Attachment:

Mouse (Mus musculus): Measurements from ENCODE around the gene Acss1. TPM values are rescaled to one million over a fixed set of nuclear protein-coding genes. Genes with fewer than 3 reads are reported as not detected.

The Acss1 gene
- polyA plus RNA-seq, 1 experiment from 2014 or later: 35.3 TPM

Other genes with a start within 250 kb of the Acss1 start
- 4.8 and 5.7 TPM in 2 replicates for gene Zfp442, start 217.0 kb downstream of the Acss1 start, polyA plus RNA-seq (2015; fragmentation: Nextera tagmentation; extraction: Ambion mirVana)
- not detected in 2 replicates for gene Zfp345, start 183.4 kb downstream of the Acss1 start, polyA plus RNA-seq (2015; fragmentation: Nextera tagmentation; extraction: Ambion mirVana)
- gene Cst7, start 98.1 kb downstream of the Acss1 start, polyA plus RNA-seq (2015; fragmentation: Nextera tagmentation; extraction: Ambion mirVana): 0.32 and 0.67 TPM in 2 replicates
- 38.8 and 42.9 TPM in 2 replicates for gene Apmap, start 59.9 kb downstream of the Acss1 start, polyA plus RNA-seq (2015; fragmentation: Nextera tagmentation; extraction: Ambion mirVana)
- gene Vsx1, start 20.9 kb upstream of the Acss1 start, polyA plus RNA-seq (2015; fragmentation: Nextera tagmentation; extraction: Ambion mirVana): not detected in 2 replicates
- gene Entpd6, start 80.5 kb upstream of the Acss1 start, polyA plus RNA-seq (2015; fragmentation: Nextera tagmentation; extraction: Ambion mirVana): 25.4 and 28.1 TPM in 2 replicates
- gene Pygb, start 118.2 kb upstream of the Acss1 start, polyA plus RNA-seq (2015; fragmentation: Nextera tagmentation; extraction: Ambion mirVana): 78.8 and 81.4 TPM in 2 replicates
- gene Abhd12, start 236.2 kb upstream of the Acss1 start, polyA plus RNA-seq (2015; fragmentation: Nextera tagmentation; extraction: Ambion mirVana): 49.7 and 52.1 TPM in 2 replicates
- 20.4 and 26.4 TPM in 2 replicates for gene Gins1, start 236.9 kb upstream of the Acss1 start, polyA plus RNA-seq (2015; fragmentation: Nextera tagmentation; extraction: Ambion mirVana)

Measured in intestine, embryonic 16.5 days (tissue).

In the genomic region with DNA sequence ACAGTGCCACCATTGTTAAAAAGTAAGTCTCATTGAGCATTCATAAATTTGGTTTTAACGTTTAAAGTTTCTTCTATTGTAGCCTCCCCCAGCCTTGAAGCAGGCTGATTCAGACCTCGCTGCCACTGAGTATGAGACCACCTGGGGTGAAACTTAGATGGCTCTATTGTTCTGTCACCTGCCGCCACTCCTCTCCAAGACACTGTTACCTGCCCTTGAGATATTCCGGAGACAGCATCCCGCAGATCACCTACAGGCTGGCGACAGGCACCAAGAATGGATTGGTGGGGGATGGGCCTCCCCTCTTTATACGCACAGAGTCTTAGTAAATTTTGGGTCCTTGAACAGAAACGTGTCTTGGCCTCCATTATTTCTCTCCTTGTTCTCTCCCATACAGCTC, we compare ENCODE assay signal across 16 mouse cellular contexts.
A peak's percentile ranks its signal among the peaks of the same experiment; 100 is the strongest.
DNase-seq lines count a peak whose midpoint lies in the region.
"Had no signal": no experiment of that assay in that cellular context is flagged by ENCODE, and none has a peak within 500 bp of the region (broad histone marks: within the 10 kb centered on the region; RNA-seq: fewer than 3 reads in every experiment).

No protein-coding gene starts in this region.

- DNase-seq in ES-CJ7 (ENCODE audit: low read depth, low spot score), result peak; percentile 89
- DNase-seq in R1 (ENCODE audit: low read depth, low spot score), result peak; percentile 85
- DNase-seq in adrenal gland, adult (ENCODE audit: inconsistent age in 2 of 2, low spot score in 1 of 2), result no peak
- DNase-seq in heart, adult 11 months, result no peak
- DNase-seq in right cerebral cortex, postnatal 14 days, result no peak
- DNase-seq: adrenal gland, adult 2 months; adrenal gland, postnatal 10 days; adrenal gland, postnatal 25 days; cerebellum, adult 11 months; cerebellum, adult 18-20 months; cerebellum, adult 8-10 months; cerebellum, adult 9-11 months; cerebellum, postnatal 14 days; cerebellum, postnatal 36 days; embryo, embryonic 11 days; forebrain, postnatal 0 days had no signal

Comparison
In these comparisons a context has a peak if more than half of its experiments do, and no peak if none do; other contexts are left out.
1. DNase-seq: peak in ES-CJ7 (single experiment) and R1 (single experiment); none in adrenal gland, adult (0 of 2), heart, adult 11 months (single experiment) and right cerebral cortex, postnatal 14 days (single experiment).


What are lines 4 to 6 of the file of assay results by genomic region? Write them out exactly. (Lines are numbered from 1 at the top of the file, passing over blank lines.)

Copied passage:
Other genes with a start within 250 kb of the Acss1 start
- 4.8 and 5.7 TPM in 2 replicates for gene Zfp442, start 217.0 kb downstream of the Acss1 start, polyA plus RNA-seq (2015; fragmentation: Nextera tagmentation; extraction: Ambion mirVana)
- not detected in 2 replicates for gene Zfp345, start 183.4 kb downstream of the Acss1 start, polyA plus RNA-seq (2015; fragmentation: Nextera tagmentation; extraction: Ambion mirVana)